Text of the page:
Jackson, James W.: Migration to Colorado
James W. Jackson was only one of the hundreds of African Americans who left Kentucky for the West. According to the U.S. Census, there were 687 African Americans who had left Kentucky and moved to Colorado by 1900. African Americans were being enticed to Colorado, according to author Jesse T. Moore, Jr., in order to keep out the Chinese, who were seen as an economic threat to American labor. African Americans, on the other hand, were viewed as being acclimated to American ways and no real threat.
In 1858, Jackson, born a slave, left the area near Maxville, KY, and settled in Denver, where he became a successful businessman. He was politically active on many levels, becoming the first African American to serve on the Colorado Republican State Committee. He was also invited to speak with President Theodore Roosevelt concerning the condition of African Americans in the U.S.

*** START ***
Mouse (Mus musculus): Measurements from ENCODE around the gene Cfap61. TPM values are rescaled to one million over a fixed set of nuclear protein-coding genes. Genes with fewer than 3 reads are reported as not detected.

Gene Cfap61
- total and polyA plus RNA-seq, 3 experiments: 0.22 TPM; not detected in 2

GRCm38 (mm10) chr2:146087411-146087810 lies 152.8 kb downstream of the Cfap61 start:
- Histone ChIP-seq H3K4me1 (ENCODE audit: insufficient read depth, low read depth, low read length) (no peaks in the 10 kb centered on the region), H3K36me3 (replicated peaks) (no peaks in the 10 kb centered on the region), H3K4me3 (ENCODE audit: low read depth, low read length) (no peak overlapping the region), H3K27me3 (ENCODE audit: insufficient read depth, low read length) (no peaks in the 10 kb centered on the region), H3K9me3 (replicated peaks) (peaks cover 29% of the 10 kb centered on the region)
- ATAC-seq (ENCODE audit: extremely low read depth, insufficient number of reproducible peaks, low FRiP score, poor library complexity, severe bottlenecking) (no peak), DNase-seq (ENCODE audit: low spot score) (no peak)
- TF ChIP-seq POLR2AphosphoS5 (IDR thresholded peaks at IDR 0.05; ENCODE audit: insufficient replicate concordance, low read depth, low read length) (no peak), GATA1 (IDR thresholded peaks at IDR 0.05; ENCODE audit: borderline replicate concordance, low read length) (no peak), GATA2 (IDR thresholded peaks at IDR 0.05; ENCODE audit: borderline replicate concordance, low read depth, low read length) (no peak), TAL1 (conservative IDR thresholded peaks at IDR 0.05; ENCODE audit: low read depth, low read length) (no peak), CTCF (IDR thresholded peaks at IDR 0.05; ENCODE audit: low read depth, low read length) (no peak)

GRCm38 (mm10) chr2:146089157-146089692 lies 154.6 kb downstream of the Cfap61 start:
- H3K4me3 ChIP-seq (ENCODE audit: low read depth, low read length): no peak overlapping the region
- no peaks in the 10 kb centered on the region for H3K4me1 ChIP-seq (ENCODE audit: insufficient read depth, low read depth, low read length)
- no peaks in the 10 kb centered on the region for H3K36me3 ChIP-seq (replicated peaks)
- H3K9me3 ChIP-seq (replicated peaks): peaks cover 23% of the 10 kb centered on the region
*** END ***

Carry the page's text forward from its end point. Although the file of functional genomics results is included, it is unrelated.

For more see J. T. Moore, Jr., "Seeking a New Life: Blacks in Post-Civil War Colorado," The Journal of Negro History, vol. 78, no. 3 (Summer, 1993), pp. 166-187.